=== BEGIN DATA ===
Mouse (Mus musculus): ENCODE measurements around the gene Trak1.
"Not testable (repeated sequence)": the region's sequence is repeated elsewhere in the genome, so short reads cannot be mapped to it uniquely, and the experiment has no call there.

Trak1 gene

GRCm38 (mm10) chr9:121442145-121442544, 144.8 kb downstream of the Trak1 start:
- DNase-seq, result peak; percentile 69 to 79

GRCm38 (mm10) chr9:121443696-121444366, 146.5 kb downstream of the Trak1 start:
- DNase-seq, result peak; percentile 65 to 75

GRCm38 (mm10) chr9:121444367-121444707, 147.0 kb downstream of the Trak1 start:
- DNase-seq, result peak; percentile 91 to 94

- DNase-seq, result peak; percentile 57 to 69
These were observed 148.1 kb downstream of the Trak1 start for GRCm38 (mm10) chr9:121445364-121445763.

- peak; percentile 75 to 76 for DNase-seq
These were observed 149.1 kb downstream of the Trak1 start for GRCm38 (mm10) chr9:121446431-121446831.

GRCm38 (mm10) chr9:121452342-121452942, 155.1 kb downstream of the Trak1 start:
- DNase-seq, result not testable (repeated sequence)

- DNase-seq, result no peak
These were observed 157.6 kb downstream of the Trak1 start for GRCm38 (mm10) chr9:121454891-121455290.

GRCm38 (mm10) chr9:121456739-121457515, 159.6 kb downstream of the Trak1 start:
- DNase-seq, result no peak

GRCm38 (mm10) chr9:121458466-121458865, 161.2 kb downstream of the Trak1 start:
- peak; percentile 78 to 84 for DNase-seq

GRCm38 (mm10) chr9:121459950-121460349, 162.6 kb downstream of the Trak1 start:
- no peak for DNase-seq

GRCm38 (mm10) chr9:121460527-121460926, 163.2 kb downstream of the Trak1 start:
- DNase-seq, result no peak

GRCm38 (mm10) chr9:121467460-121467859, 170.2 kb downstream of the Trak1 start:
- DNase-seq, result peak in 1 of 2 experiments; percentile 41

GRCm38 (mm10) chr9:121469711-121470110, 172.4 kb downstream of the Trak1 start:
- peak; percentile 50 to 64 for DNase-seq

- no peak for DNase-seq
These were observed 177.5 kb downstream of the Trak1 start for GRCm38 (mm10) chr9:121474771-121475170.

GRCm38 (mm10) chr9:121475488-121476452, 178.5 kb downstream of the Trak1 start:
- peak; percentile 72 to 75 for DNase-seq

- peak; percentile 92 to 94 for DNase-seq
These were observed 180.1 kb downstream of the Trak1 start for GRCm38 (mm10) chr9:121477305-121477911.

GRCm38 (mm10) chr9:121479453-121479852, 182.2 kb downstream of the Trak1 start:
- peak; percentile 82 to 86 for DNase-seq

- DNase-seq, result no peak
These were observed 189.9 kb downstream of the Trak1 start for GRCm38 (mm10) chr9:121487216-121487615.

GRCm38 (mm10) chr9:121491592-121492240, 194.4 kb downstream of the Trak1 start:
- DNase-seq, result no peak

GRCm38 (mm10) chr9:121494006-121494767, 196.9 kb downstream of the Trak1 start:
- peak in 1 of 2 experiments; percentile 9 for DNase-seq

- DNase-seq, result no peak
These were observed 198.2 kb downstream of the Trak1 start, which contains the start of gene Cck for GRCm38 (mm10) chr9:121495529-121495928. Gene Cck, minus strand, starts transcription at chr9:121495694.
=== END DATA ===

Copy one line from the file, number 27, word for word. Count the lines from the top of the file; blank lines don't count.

- DNase-seq, result peak in 1 of 2 experiments; percentile 41